This round paired me against the tournament leader and no1 seed Trefor – a player I have known for many years having previously shared a hometown and both having played for various clubs in the local league. Being of similar strength we have shared plenty of battles over the board.
This game had an extra sense of rivalry – Trefor had recently visited to pick up a DGT board from me and took the opportunity to browse my chess library – diligently noting the opening books in my collection. We both assumed we would be playing the following week and joked about what we might play, trying to throw each other off the scent.
I think in this sense it was a draw – I correctly predicted he would try the Milner-Barry gambit in the French, although he surprised me with an early deviation.
Following my disaster in last week’s round, where I let slip an overwhelming advantage of both time and position, I was extra focused for this game, knowing it was a must win already to keep in contention with the R1 winners, some of whom are unlikely to drop points.
My opponent played 1.e4 allowing me to come out swinging with the French, that most cowardly of openings. Unbeknown to him, it’s one of the very few openings I know fairly well and despite it not being the only thing I’ve been known to offer against the King’s pawn, I must have at least a few hundred correspondence games in the French structures, from both sides.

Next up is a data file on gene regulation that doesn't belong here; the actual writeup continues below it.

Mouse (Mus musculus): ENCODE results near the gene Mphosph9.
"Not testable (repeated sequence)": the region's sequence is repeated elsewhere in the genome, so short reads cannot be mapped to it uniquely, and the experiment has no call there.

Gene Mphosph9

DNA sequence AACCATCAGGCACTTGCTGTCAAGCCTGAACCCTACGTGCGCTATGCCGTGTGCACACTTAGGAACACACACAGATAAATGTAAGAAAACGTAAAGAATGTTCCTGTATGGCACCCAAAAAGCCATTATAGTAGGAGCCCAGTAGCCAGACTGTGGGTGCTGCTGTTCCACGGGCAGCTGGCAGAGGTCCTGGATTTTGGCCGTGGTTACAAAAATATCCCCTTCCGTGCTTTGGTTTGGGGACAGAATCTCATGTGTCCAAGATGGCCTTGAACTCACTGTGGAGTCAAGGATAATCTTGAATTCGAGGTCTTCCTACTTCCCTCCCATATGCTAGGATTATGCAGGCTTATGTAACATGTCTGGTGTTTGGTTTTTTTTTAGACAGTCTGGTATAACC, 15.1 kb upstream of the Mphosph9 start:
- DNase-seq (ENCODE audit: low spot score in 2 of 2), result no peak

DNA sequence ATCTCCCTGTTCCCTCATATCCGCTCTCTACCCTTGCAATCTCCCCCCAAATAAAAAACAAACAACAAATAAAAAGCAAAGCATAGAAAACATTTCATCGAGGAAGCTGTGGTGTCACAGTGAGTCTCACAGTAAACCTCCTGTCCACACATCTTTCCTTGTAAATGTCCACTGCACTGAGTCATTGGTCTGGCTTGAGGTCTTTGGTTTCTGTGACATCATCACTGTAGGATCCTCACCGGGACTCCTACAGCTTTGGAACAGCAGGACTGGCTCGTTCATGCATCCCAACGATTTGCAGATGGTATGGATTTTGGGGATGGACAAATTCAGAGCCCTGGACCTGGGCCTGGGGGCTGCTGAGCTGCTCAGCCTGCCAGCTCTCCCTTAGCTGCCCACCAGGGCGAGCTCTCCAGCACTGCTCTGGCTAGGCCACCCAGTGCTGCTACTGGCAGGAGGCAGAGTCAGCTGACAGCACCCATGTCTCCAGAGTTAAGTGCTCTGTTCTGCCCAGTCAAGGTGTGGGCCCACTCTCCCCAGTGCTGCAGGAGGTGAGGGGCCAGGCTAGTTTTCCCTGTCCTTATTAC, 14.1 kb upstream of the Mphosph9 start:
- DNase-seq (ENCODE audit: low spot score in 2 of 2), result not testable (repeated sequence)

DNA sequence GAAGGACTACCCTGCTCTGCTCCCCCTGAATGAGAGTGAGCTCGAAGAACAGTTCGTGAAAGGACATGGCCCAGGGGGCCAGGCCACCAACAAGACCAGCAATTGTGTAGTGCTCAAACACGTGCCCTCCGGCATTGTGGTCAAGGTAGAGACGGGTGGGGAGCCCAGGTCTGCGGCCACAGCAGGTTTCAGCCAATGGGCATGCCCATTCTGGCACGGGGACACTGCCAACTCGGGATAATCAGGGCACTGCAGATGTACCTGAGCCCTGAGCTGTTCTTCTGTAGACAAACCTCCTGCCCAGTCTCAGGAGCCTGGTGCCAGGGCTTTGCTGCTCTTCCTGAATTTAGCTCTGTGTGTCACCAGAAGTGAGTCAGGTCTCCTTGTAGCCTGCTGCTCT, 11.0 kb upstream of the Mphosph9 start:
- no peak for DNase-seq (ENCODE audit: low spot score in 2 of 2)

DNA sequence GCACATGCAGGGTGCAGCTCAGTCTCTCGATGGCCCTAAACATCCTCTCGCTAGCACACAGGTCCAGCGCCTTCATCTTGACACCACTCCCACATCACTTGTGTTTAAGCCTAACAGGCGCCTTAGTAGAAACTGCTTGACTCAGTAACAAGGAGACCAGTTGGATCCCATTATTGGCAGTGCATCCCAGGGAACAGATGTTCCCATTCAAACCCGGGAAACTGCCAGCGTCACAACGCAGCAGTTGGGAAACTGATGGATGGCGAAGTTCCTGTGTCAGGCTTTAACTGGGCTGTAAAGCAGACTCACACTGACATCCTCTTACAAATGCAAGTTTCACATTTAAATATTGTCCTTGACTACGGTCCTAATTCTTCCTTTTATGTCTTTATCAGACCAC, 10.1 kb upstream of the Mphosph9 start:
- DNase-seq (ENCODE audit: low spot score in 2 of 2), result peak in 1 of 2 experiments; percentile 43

Thankfully, my opponent didn’t wimp out with an exchange variation, like so many club players and indeed LiChess members do against me in blitz!
We had an Advance variation with 6.Be2 and I followed the 7…Nh6 line given by Berg in his GM Repertoire series published by Quality Chess. I remember a few details about the main options for White and how to deal with them, but the one thing I could recall clearly, is that my opponent’s plan of Na3 – c2 is actually dubious in this line, despite being good in many other French systems. 
Following the opening inaccuracy my opponent, perhaps a little out of book, made another couple of errors, allowing me to pick up a few pawns. The rest, as the cliche goes, was a matter of technique.